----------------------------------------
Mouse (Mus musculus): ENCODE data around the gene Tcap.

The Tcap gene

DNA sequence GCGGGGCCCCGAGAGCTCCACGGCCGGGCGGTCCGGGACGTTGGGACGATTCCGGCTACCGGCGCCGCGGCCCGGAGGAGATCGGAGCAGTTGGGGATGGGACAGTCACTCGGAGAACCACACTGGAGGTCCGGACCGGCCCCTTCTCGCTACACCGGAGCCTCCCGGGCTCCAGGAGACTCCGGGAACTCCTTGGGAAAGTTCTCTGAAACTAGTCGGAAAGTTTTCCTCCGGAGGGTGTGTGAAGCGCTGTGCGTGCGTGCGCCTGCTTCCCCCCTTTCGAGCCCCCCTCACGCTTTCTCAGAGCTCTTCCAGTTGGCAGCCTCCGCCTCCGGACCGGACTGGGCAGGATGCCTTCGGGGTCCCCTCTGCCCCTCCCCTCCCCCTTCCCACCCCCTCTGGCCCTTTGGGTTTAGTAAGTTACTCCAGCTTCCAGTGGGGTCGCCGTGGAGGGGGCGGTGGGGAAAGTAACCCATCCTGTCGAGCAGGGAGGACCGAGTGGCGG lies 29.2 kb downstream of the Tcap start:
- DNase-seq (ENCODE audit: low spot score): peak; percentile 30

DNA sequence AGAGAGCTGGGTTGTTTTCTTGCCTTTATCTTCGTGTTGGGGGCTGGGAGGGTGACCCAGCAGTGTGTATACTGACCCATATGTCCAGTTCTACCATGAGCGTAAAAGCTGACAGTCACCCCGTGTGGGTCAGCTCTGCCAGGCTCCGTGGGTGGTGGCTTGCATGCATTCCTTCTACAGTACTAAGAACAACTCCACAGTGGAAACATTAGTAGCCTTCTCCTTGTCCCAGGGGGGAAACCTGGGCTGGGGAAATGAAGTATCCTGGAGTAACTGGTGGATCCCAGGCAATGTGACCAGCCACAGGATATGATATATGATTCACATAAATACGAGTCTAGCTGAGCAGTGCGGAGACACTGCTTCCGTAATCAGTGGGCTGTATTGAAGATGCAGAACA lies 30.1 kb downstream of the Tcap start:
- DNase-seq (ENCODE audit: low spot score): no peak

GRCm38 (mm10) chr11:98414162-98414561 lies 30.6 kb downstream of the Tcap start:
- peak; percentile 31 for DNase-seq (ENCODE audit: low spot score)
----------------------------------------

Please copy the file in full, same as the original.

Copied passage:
Mouse (Mus musculus): ENCODE data around the gene Tcap.

The Tcap gene

DNA sequence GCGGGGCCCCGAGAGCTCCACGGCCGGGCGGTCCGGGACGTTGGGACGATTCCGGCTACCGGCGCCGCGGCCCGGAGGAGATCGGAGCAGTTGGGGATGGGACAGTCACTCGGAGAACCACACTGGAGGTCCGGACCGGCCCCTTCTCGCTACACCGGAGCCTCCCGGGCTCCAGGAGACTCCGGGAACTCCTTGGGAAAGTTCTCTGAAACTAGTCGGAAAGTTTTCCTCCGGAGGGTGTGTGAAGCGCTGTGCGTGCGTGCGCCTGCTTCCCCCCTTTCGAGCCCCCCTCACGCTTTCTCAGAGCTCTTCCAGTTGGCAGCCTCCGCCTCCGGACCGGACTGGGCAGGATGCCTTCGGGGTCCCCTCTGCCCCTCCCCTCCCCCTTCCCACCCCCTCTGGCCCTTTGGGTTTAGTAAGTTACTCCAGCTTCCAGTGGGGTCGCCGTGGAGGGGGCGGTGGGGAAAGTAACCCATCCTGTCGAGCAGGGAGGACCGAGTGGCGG lies 29.2 kb downstream of the Tcap start:
- DNase-seq (ENCODE audit: low spot score): peak; percentile 30

DNA sequence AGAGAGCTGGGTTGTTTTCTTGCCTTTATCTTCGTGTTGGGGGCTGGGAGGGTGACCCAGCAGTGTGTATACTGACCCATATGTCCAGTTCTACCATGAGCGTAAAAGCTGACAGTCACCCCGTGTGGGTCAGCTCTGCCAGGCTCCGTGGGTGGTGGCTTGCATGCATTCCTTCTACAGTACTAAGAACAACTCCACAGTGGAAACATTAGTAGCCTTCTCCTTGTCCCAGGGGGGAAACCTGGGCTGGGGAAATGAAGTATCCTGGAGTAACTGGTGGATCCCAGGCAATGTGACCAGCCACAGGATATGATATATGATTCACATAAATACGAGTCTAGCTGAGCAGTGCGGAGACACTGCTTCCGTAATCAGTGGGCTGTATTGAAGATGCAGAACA lies 30.1 kb downstream of the Tcap start:
- DNase-seq (ENCODE audit: low spot score): no peak

GRCm38 (mm10) chr11:98414162-98414561 lies 30.6 kb downstream of the Tcap start:
- peak; percentile 31 for DNase-seq (ENCODE audit: low spot score)